Trucking Giant Trimac Sued by Ex-Workers Claiming Years of Toxic Chemical Exposure Injuries
The trucking company failed to provide protective gear and deceived workers about the danger they faced from cleaning chemical tankers and railcars, the complaint said.
Three former employees of international trucking giant Trimac Transportation were left with debilitating injuries after years of exposure to an array of toxic and carcinogenic chemicals, according to a complaint naming the company and more than a dozen of its clients including Dow Chemical, Monsanto, BASF, E.I. DuPont de Nemours and others for claims including racketeering and negligence.
All three men worked as wash rack technicians at Trimac’s Atlanta and Fairburn facilities, where they cleaned tanker trucks and railroad cars that had been used to haul chemicals such as ammonia, benzene, naphtha, styrene, toluene, sulfuric acid and glyphosate, the active ingredient in Monsanto’s Roundup, among others.
The plaintiffs, who cleaned 16 to 25 trucks a day, now have permanent disabilities, said JHPII principal James Potts II, who represents the former workers and the wife of one of them.
“All of these guys are relatively younger—late 40s, 50 or so—and they’re all unable to work. They can barely get around,” said Potts, who filed the complaint in Fulton County State Court on Tuesday.
The men worked at the facilities between 2000 and 2019, during which they were often told the chemicals they were exposed to in railcars, tanker trucks and other enclosed containers were nonhazardous or deceived as to what the substances actually were, he said.
In some cases, personal protective equipment was not provided, even though mandatory forms indicated it had been, he said.
In addition to failing to provide proper safety equipment, he said Trimac also falsified safety data sheets required by the Occupational Safety and Health Administration.
“We’ve got a pile of these tank tickets,” he said. “Some of them have the wrong chemical on them, some also have a dangerous chemical and they’d tell them it was not hazardous. If they said anything, [superiors] would say, ‘Get in there and clean it or clock out and go home.’”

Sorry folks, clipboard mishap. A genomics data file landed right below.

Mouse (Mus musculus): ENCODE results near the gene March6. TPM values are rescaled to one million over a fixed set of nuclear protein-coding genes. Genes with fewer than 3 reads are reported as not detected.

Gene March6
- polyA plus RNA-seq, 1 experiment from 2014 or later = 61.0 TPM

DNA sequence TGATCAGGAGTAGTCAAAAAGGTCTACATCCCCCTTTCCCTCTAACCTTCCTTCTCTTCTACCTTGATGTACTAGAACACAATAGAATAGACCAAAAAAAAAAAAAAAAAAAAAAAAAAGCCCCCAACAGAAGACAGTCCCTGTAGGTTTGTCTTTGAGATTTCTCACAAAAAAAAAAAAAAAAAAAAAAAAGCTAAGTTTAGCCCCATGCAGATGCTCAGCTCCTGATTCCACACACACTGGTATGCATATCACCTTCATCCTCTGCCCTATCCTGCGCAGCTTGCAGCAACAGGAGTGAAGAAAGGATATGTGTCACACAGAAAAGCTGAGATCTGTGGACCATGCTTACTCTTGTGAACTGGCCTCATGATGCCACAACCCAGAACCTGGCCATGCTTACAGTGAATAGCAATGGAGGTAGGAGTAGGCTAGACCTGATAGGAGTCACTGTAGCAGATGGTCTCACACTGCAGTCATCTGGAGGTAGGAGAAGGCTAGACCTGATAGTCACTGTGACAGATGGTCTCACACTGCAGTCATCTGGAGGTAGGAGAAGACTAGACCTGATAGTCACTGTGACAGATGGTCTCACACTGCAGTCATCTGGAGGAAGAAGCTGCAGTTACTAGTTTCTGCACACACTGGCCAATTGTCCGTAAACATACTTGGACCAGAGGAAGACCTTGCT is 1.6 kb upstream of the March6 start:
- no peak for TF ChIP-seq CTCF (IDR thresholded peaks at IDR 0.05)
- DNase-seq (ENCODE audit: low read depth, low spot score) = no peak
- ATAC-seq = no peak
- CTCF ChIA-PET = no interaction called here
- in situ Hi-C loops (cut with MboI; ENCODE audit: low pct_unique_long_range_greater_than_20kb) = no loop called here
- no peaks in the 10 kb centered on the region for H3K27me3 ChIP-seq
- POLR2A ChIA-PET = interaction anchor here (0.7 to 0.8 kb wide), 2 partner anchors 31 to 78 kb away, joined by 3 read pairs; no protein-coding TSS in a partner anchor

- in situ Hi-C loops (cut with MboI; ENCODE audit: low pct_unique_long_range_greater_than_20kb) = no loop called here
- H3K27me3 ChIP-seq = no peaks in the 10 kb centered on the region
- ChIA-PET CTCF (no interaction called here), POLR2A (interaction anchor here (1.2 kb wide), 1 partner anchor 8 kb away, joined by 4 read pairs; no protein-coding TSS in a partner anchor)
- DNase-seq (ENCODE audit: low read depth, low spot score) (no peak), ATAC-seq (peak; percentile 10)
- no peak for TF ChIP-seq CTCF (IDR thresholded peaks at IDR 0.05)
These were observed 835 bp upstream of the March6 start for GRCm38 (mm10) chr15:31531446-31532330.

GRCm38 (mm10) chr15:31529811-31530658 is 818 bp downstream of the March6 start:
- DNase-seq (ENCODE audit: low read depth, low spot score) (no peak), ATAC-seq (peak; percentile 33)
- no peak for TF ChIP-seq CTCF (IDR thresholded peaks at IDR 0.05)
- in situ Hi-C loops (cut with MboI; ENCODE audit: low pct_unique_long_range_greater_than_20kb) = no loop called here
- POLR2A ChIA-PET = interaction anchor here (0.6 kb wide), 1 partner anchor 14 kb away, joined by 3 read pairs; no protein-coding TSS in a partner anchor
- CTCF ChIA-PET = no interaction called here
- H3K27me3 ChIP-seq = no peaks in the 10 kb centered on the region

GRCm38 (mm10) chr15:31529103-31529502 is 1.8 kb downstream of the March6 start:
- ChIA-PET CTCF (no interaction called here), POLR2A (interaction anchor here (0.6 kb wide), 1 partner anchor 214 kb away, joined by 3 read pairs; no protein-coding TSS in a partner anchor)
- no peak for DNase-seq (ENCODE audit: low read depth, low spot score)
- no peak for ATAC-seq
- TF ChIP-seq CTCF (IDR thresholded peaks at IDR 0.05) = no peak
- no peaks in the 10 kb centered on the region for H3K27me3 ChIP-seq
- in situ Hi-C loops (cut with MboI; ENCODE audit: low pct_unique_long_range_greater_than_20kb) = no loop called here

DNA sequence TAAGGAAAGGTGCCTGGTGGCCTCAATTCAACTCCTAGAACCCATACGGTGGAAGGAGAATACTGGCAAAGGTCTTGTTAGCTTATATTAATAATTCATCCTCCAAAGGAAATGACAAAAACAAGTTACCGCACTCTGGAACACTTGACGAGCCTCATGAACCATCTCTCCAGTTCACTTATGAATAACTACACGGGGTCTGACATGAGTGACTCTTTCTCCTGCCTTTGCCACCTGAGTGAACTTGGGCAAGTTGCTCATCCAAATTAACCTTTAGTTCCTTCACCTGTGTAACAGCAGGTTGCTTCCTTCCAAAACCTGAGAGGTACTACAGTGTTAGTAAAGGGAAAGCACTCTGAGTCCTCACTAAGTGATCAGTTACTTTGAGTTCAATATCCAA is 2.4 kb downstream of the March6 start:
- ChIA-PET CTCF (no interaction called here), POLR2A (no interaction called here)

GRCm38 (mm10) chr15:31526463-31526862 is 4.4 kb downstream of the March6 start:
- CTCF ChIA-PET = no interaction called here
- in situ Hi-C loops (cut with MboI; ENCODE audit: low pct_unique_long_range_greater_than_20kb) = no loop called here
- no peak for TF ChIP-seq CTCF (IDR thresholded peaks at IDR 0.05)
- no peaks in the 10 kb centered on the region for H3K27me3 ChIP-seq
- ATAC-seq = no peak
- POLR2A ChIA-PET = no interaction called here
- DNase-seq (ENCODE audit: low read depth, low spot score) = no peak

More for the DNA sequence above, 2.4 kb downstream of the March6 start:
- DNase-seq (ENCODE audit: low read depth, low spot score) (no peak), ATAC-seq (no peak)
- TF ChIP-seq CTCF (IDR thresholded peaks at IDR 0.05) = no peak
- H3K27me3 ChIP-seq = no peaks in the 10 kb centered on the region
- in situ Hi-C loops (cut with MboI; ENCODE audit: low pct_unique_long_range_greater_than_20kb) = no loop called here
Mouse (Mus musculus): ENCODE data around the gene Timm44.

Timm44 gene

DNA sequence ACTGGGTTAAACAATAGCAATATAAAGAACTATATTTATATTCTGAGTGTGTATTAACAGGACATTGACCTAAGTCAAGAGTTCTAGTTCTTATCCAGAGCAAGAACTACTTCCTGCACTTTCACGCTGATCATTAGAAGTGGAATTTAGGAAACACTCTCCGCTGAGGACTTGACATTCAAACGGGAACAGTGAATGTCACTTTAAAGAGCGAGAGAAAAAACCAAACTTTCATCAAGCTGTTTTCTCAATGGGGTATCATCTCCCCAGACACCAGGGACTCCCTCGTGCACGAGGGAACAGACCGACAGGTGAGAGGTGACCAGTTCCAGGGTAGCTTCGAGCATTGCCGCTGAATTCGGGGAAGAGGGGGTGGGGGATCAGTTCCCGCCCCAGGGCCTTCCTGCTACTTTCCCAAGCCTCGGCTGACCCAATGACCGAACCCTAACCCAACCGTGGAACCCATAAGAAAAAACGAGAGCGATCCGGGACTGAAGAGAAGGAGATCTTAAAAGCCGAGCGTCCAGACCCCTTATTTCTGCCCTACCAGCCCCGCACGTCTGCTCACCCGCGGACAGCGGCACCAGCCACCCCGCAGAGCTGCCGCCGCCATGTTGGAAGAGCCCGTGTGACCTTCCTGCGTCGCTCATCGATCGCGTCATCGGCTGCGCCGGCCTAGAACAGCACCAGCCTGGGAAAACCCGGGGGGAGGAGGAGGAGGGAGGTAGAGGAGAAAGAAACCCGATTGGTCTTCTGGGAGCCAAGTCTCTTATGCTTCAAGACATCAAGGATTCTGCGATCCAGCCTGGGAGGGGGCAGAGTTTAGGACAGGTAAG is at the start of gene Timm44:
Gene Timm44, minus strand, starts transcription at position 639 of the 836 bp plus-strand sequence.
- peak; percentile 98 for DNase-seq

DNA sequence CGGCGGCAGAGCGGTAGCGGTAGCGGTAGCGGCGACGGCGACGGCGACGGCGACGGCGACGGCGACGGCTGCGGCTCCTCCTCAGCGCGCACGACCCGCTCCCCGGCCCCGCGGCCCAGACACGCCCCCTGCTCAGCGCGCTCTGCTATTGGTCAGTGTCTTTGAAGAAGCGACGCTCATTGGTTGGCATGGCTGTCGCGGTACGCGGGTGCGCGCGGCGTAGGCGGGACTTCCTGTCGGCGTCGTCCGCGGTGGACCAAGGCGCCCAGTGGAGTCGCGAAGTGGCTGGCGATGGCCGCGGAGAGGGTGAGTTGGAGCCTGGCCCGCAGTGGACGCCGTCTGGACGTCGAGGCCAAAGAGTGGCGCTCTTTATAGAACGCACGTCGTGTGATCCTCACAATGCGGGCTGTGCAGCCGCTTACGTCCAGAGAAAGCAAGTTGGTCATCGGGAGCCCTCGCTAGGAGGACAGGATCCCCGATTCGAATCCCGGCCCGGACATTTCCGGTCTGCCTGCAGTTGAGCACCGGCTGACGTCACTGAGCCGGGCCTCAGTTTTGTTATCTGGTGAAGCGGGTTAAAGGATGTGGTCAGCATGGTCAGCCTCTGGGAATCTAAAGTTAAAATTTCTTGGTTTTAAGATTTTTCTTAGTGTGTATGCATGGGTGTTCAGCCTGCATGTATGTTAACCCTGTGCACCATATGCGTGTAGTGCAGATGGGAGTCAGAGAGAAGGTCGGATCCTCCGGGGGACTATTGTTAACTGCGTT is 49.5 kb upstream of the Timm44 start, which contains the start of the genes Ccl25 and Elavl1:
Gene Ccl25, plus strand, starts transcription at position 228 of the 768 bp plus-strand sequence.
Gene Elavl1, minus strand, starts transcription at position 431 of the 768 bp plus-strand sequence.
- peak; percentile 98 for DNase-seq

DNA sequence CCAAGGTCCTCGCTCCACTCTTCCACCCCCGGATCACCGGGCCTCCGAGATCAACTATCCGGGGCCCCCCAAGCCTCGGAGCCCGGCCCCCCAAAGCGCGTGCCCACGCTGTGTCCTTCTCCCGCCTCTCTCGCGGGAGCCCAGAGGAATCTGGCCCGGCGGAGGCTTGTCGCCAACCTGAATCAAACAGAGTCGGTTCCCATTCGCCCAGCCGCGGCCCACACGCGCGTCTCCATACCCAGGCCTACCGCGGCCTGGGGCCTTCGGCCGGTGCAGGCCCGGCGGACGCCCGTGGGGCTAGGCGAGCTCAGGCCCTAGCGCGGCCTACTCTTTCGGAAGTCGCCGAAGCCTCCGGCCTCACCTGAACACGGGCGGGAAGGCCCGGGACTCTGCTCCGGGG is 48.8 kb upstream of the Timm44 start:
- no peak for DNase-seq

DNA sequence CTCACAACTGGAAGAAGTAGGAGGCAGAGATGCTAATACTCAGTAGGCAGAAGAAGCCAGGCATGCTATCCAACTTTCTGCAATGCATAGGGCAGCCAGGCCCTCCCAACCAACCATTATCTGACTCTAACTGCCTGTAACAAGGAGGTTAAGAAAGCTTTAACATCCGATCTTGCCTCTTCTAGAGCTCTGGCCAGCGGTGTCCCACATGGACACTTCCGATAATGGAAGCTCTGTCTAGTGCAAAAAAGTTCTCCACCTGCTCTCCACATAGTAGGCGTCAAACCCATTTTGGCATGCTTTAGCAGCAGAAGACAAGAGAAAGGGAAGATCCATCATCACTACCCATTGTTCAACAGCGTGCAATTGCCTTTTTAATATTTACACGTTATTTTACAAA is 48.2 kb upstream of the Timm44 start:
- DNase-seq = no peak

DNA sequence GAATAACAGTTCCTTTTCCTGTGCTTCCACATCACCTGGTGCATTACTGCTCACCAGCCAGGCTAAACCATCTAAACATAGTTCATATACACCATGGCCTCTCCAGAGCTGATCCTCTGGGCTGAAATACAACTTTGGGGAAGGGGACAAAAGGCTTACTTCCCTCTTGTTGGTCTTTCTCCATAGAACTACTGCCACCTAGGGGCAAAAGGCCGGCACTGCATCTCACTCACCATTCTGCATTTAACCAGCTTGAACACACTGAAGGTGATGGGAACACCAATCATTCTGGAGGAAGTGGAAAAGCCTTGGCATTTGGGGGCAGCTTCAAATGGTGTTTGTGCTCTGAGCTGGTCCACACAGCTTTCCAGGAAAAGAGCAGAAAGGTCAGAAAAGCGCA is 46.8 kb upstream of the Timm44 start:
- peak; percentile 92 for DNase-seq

Trimac, which bills itself as “one of the largest bulk carriers in North America,” owns or leases more than 100 facilities throughout the United States and Canada and has more than 1,800 employees, Potts said.
In an emailed statement, Trimac spokesman Gary Snow said the company was aware of the suit.
“The health and safety of our employees and the community are paramount at Trimac,” it said. “We hold ourselves to the highest standards to ensure that our essential work is performed safely. While we sympathize with the health conditions of the plaintiffs, we are confident the allegations in the civil suit will be proven false.”
“Safety is a core value at Trimac, and we are committed to ensuring safe operations for both our employees and the communities in which we operate,” Trimac’s statement said.
According to Potts and the complaint he filed in Fulton County State Court, plaintiff Clarence Glenn worked as a rack technician for 18 years before being diagnosed in 2019 with multiple conditions, “including heart failure that requires a heart transplant, kidney failure that requires dialysis at least 3 times per week and a kidney transplant, insulin dependent diabetes, seizures, and blindness that has already required 7 eye surgeries, all as a direct and proximate result of his repeated exposure.”
Demetrius Phillips spent 10 years working for Trimac before being diagnosed with blastoid lymphoma last year, a type of cancer “well-known to be caused by exposure to defendants’ lethal, poisonous and carcinogenic chemicals.”
Plaintiff Chris Hudson also spent 10 years at Trimac; he was diagnosed earlier this year with vitiligo, a disease that causes skin to lose its pigmentation in patches and can affect the inside of the mouth.
One of the plaintiffs has been able to support himself through his military retirement benefits, said Potts, while Trimac has resisted another plaintiffs’ efforts to seek workers’ compensation.
In addition to the corporate defendants, the complaint also names several Trimac employees for claims including violation of Georgia’s Racketeering Influenced and Corrupt Organization statute, fraud, product liability, negligence and failure to warn, design and manufacturing defects.
Potts said he’s only begun his efforts to hold Trimac accountable and is exploring similar claims involving the company’s sites in Texas and North Carolina.
“These are very dangerous substances they’re exposing people to, and we’re going to put a stop to it,” he said.